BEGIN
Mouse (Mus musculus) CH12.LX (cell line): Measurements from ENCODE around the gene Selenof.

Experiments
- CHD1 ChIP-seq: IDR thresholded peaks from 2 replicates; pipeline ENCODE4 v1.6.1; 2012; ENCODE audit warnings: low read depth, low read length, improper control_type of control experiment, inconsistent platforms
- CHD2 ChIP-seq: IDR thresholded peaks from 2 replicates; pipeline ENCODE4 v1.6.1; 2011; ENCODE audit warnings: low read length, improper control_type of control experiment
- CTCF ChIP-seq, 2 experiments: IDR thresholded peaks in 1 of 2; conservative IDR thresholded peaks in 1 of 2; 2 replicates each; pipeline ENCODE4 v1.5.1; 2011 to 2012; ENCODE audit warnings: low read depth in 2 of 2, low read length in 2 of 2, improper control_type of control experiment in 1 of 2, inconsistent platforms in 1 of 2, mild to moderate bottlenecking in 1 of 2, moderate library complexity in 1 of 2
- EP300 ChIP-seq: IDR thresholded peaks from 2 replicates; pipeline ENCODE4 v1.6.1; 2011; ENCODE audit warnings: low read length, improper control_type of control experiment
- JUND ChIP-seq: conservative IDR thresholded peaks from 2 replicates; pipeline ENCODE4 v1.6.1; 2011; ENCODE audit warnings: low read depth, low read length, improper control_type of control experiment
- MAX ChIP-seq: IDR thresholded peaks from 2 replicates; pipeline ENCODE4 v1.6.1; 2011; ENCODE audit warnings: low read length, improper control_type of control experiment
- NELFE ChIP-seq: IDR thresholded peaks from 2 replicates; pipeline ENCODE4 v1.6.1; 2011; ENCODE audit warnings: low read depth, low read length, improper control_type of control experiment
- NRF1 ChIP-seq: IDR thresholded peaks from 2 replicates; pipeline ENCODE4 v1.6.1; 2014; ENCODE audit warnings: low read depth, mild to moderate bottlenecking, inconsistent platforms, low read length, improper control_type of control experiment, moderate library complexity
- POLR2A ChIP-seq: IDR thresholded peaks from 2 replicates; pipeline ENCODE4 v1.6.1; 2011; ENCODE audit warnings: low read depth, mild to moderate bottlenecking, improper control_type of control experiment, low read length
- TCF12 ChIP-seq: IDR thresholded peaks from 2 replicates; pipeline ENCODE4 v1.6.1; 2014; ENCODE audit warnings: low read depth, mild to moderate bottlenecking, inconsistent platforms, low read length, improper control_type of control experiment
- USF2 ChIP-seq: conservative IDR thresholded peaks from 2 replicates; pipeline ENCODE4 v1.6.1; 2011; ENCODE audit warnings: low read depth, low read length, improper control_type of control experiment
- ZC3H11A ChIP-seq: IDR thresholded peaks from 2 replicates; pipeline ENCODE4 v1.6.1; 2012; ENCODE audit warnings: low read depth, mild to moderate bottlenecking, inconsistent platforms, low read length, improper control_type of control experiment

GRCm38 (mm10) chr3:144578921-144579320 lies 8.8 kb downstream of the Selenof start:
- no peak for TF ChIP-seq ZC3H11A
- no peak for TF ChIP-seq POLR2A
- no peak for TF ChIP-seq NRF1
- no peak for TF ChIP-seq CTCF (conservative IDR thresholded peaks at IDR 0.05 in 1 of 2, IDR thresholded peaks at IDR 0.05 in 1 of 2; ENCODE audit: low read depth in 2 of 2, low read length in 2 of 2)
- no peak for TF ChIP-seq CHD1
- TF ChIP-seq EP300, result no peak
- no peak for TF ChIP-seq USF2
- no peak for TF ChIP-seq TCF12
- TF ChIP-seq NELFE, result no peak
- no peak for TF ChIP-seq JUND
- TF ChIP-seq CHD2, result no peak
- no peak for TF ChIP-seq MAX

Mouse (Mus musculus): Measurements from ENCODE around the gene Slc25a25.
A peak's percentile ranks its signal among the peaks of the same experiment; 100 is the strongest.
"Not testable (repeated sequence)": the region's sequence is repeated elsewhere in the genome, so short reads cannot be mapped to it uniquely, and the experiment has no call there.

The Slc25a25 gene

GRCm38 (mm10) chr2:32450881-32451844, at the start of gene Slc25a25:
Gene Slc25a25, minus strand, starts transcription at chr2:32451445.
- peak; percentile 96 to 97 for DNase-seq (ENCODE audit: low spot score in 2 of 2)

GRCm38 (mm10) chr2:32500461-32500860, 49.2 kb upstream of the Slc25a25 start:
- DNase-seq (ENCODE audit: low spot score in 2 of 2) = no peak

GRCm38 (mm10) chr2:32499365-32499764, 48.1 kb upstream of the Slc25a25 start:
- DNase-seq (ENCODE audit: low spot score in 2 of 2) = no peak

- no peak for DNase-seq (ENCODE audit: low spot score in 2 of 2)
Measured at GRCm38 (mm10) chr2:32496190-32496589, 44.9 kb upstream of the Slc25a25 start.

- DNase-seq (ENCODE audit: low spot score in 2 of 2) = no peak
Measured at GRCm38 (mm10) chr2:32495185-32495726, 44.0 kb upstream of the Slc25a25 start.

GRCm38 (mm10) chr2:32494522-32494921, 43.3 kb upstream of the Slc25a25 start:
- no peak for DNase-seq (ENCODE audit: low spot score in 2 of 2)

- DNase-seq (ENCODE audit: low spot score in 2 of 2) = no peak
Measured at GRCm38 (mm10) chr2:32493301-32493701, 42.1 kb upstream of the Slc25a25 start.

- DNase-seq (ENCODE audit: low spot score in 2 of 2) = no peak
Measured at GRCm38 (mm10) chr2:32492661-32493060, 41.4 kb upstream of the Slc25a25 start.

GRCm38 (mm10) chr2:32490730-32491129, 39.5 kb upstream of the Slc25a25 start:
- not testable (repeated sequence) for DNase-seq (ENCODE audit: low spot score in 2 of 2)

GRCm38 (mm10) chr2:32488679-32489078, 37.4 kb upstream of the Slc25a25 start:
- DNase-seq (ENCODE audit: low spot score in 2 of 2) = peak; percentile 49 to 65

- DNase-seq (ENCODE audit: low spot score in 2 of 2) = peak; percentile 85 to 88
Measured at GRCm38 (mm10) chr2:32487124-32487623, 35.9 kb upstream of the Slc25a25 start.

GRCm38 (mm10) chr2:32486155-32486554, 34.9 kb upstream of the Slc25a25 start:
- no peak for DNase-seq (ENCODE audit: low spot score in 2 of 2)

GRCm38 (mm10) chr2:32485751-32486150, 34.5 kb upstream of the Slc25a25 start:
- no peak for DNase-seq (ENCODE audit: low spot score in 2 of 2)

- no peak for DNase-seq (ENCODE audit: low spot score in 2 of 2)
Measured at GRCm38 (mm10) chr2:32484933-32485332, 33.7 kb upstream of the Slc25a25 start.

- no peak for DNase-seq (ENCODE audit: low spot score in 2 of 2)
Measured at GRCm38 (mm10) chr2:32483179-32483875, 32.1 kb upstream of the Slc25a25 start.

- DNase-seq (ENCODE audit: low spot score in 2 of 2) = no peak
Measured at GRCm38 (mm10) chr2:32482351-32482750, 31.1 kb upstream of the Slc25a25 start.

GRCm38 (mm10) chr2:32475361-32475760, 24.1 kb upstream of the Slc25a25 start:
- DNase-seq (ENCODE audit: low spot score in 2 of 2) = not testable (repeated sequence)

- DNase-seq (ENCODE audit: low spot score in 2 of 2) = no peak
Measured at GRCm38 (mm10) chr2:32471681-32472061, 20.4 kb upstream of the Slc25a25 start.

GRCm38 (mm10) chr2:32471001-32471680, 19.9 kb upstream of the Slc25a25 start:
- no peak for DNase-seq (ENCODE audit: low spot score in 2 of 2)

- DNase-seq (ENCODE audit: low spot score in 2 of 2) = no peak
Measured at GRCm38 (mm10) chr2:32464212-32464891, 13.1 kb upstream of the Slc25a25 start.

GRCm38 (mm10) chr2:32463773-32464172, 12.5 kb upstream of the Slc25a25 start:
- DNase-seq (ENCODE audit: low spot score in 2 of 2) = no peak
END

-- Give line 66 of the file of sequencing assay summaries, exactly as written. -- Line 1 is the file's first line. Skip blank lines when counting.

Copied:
- DNase-seq (ENCODE audit: low spot score in 2 of 2) = not testable (repeated sequence)